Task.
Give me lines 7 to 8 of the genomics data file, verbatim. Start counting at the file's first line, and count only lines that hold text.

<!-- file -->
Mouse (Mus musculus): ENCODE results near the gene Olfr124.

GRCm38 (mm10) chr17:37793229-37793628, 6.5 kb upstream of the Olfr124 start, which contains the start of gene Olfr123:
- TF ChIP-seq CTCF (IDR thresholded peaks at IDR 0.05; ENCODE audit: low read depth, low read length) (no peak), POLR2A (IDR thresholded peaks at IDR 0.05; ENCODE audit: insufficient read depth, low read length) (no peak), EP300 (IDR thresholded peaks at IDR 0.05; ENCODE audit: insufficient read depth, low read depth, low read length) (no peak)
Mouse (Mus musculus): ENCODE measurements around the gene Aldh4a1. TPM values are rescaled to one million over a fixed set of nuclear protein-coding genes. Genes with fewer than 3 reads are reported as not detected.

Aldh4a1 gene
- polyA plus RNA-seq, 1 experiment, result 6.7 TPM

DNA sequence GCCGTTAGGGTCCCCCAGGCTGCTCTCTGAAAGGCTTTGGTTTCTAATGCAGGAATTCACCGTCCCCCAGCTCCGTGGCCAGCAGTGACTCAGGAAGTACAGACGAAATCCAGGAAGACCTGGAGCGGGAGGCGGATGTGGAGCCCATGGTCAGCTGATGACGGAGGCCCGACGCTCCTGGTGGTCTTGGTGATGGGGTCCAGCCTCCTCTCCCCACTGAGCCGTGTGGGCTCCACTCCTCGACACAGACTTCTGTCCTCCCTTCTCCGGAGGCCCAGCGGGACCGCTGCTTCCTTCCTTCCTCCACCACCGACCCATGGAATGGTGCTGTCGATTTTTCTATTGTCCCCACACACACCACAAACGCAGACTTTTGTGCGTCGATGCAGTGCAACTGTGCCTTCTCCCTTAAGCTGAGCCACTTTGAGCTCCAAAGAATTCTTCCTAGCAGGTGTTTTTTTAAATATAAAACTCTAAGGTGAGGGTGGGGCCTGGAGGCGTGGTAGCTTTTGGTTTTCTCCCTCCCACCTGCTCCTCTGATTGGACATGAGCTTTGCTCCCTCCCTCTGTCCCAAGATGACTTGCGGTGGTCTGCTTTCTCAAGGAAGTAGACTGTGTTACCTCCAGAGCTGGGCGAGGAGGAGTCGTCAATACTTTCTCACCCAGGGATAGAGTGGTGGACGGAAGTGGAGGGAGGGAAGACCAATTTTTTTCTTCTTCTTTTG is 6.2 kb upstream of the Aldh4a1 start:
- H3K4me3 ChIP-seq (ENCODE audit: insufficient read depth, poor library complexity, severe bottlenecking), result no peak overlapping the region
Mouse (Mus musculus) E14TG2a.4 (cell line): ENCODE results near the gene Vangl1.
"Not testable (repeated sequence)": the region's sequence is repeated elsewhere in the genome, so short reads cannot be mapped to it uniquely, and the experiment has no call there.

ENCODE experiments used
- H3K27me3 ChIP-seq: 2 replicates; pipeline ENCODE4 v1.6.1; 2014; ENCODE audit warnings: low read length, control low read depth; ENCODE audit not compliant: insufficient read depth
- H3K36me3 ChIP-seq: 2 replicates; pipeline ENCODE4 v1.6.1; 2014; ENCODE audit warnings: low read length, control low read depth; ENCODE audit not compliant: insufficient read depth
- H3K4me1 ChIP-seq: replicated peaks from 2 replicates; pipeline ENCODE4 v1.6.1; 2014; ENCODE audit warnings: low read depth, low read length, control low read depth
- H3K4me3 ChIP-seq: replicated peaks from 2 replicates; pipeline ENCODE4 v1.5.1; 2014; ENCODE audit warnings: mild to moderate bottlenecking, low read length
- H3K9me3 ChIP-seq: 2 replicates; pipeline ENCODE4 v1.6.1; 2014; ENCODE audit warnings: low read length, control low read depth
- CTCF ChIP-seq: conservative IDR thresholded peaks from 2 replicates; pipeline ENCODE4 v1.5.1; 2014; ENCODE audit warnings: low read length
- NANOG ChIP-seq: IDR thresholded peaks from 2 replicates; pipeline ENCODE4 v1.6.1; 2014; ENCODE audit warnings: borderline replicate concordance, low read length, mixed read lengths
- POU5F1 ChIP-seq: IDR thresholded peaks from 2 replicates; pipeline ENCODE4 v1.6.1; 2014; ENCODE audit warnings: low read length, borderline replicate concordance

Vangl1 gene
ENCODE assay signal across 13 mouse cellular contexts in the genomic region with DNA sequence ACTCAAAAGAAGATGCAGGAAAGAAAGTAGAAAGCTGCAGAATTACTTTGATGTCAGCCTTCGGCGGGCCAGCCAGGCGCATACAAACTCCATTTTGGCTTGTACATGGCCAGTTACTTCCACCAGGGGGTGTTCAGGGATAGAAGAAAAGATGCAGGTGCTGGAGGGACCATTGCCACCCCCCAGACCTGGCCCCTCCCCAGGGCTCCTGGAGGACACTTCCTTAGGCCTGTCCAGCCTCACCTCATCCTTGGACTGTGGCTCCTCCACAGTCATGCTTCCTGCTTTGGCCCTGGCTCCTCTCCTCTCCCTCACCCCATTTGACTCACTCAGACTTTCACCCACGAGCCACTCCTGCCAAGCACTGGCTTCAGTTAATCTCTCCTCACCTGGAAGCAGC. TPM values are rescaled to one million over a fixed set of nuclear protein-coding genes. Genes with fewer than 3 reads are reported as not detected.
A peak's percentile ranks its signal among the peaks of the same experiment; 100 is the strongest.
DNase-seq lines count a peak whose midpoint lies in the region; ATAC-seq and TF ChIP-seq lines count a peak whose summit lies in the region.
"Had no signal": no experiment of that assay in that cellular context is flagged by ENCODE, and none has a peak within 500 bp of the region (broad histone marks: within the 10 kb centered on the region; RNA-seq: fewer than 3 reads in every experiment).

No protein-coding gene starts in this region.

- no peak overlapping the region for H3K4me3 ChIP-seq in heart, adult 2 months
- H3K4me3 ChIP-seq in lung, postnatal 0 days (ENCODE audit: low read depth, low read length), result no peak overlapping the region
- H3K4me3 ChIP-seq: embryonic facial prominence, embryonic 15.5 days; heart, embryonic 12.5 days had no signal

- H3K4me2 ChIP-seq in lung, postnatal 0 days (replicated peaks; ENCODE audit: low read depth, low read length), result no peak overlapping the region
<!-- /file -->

DNA sequence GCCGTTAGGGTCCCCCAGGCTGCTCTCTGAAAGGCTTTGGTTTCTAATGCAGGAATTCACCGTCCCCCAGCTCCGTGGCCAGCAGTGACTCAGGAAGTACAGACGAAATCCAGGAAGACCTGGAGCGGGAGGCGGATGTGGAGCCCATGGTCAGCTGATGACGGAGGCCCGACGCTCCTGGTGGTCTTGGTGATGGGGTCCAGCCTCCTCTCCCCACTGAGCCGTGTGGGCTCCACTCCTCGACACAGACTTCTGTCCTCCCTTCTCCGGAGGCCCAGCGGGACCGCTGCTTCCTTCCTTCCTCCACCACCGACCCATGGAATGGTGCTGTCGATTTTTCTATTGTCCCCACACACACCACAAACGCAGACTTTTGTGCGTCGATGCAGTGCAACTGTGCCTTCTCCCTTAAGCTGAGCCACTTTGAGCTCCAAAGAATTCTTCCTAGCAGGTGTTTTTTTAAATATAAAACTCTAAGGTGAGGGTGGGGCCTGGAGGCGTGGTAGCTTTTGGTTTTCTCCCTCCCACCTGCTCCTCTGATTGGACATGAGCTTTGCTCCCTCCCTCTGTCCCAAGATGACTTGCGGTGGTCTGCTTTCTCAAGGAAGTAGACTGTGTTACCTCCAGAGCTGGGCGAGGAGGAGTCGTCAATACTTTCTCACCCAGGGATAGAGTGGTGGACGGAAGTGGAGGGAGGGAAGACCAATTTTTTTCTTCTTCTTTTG is 6.2 kb upstream of the Aldh4a1 start:
- H3K4me3 ChIP-seq (ENCODE audit: insufficient read depth, poor library complexity, severe bottlenecking), result no peak overlapping the region